McIlroy Blasted for Turkish Open Exit

Either Rory McIlroy is the most concerned person around, or he just does whatever he feels like.

For the second time in the past four months, McIlroy, ranked No. 3 in the world and the current FedEx Cup champion, pulled out of a high-profile tournament at the last minute because of safety concerns.

The tournament is being played in Antalya at the Regnum Carya Golf & Spa Resort. Last week, a car exploded in the parking lot of a government building in Antayla. Although Turkey has seen multiple attacks of terrorism in the last 1-1/2 years, government officials believed the explosion might have been just a malfunction and not a bomb. Ten people suffered minor injuries from flying glass.

Earlier in October, three rockets were fired into the Antalya region from a “mountainous area” nearby. The rockets were thought to be intended for a ship anchored off the coast, but instead hit a building used by fishermen. There were no casualties, as the building was unoccupied at the time.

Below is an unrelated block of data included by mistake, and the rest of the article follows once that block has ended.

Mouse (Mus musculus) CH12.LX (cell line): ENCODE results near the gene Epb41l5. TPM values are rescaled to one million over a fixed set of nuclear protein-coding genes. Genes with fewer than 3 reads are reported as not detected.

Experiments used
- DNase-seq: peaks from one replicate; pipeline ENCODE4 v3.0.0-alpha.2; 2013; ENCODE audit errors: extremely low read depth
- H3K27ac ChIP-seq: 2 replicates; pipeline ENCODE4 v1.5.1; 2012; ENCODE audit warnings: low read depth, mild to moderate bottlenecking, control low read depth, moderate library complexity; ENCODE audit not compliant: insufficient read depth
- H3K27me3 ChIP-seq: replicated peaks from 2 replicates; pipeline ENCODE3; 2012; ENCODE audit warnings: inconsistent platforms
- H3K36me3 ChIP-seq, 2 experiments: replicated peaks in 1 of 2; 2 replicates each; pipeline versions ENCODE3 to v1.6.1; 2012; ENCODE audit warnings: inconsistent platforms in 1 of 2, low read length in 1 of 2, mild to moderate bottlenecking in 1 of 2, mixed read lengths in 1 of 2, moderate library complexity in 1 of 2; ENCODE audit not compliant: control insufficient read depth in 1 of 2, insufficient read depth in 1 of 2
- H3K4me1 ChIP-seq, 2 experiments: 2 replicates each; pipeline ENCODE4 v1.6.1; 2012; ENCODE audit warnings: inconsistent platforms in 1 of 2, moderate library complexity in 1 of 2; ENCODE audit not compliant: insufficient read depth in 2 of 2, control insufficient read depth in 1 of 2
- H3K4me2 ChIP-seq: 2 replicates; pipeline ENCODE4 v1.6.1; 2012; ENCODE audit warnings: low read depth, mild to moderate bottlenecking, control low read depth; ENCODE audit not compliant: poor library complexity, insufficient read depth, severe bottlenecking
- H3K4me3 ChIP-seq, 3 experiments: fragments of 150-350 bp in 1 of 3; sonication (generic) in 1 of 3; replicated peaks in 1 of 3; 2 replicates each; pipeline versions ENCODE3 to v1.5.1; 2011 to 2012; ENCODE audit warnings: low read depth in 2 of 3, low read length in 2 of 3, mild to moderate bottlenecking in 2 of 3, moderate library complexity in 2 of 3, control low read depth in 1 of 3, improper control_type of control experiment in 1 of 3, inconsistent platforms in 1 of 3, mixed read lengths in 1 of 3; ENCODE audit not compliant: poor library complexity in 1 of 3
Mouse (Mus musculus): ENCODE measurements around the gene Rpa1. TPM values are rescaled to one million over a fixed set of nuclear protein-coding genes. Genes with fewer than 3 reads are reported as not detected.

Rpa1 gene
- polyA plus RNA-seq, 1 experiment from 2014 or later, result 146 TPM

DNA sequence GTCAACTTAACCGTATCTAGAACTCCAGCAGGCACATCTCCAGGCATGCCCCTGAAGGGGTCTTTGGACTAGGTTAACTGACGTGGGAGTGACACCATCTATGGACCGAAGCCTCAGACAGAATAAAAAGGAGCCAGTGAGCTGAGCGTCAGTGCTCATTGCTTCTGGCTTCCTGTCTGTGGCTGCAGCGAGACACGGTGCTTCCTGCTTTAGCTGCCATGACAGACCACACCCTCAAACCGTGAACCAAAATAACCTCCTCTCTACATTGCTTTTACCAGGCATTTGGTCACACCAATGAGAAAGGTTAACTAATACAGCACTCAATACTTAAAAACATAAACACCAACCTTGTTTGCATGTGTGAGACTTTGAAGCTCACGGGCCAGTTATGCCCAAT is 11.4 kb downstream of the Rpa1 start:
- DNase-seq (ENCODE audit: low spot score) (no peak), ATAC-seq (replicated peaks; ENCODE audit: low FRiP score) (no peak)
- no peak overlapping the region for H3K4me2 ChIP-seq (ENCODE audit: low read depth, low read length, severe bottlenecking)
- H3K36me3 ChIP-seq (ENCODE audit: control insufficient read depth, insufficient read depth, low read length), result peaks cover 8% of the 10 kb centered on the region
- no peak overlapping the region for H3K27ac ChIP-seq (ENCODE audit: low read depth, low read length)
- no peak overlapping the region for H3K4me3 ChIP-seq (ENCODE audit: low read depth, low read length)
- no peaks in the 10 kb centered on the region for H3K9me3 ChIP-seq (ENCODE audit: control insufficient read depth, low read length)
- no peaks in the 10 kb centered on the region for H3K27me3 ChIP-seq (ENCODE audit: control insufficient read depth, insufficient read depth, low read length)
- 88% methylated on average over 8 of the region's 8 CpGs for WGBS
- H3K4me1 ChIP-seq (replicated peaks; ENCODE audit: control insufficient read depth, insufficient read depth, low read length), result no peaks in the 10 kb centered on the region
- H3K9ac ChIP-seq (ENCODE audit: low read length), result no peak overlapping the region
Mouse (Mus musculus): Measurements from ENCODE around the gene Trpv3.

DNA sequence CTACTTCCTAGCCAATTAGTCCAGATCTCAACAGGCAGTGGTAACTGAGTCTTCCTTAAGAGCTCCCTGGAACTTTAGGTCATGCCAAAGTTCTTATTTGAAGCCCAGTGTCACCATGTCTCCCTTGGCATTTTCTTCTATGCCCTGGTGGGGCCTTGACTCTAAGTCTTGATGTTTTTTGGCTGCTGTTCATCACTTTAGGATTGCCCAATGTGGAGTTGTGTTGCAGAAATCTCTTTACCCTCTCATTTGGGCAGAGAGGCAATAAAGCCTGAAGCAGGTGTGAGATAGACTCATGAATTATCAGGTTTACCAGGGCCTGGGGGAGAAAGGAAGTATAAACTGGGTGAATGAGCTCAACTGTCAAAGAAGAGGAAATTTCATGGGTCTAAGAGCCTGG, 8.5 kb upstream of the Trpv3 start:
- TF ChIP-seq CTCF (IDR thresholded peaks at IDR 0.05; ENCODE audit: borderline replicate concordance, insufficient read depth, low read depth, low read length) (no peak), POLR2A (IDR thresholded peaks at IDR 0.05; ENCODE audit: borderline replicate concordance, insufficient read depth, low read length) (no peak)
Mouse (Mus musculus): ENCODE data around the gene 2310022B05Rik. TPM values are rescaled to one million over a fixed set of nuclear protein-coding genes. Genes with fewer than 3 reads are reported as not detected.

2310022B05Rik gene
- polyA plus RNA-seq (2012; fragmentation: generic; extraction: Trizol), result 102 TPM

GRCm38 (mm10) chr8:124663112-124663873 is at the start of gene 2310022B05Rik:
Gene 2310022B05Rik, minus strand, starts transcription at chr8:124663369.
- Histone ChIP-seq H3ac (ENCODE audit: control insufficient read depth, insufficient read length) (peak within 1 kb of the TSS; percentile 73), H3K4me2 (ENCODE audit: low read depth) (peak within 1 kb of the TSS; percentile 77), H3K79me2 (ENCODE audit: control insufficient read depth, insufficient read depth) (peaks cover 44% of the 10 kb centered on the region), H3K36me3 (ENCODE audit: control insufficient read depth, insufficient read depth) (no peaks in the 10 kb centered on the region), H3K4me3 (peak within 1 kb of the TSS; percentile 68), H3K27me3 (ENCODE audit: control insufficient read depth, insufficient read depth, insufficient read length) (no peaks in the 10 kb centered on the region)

Ahmet Agaoglu, the president of the Turkish Golf Federation, said he learned of McIlroy’s withdrawal via media reports.

“There are things happening everywhere in the world. If they are afraid of such things there is no safe place in the world,” Agaoglu said

“This is one of the major golfing events in Europe and I think they have to respect the sponsors because they are investing huge money. Pulling out is not the correct approach. You can be a superstar, an excellent golfer and sit on top of the rankings but to be an athlete you need something more.”
The president praised Tiger Woods’ way of dropping out. Woods emailed Agaoglu and apologized an hour before announcing it publicly.

McIlroy had been offered a fee of £1 million and the use of a private jet to play. His image had heavily dominated TV commercials and print ads.

McIlroy previously pulled out of the Summer Olympics late in the process for fears of the Zika virus. The World Health Organization reported that zero Zika cases were reported during the two-week athletic exhibition.

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